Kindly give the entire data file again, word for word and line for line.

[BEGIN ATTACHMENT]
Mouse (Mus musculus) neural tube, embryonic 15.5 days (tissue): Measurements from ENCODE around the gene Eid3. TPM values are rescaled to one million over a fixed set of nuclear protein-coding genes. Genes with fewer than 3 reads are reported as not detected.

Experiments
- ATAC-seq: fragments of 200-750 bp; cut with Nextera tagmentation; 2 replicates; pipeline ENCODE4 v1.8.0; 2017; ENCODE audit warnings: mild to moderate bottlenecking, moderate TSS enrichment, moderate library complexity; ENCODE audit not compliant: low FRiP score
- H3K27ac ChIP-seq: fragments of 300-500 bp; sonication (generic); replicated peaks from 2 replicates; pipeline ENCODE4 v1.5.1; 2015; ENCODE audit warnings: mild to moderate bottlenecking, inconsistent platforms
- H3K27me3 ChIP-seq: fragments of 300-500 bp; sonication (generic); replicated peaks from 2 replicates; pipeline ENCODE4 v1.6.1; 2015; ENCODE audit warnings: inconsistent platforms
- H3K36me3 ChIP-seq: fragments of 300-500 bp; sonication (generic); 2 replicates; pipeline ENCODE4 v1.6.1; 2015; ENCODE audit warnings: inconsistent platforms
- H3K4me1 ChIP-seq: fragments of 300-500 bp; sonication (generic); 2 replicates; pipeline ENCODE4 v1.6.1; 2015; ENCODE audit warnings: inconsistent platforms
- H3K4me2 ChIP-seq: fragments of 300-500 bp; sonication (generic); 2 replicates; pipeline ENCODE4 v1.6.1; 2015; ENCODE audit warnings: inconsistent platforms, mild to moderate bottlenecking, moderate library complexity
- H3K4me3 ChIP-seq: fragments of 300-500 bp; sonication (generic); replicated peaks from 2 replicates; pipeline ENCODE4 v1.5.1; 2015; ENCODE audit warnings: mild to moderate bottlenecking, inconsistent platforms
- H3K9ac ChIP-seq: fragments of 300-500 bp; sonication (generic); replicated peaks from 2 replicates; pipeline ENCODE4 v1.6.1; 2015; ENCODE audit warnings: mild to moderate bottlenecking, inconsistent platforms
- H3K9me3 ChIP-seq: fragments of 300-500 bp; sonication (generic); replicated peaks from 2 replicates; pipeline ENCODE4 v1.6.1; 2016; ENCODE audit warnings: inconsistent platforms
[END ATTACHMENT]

Mouse (Mus musculus) neural tube, embryonic 15.5 days (tissue): Measurements from ENCODE around the gene Eid3. TPM values are rescaled to one million over a fixed set of nuclear protein-coding genes. Genes with fewer than 3 reads are reported as not detected.

Experiments
- ATAC-seq: fragments of 200-750 bp; cut with Nextera tagmentation; 2 replicates; pipeline ENCODE4 v1.8.0; 2017; ENCODE audit warnings: mild to moderate bottlenecking, moderate TSS enrichment, moderate library complexity; ENCODE audit not compliant: low FRiP score
- H3K27ac ChIP-seq: fragments of 300-500 bp; sonication (generic); replicated peaks from 2 replicates; pipeline ENCODE4 v1.5.1; 2015; ENCODE audit warnings: mild to moderate bottlenecking, inconsistent platforms
- H3K27me3 ChIP-seq: fragments of 300-500 bp; sonication (generic); replicated peaks from 2 replicates; pipeline ENCODE4 v1.6.1; 2015; ENCODE audit warnings: inconsistent platforms
- H3K36me3 ChIP-seq: fragments of 300-500 bp; sonication (generic); 2 replicates; pipeline ENCODE4 v1.6.1; 2015; ENCODE audit warnings: inconsistent platforms
- H3K4me1 ChIP-seq: fragments of 300-500 bp; sonication (generic); 2 replicates; pipeline ENCODE4 v1.6.1; 2015; ENCODE audit warnings: inconsistent platforms
- H3K4me2 ChIP-seq: fragments of 300-500 bp; sonication (generic); 2 replicates; pipeline ENCODE4 v1.6.1; 2015; ENCODE audit warnings: inconsistent platforms, mild to moderate bottlenecking, moderate library complexity
- H3K4me3 ChIP-seq: fragments of 300-500 bp; sonication (generic); replicated peaks from 2 replicates; pipeline ENCODE4 v1.5.1; 2015; ENCODE audit warnings: mild to moderate bottlenecking, inconsistent platforms
- H3K9ac ChIP-seq: fragments of 300-500 bp; sonication (generic); replicated peaks from 2 replicates; pipeline ENCODE4 v1.6.1; 2015; ENCODE audit warnings: mild to moderate bottlenecking, inconsistent platforms
- H3K9me3 ChIP-seq: fragments of 300-500 bp; sonication (generic); replicated peaks from 2 replicates; pipeline ENCODE4 v1.6.1; 2016; ENCODE audit warnings: inconsistent platforms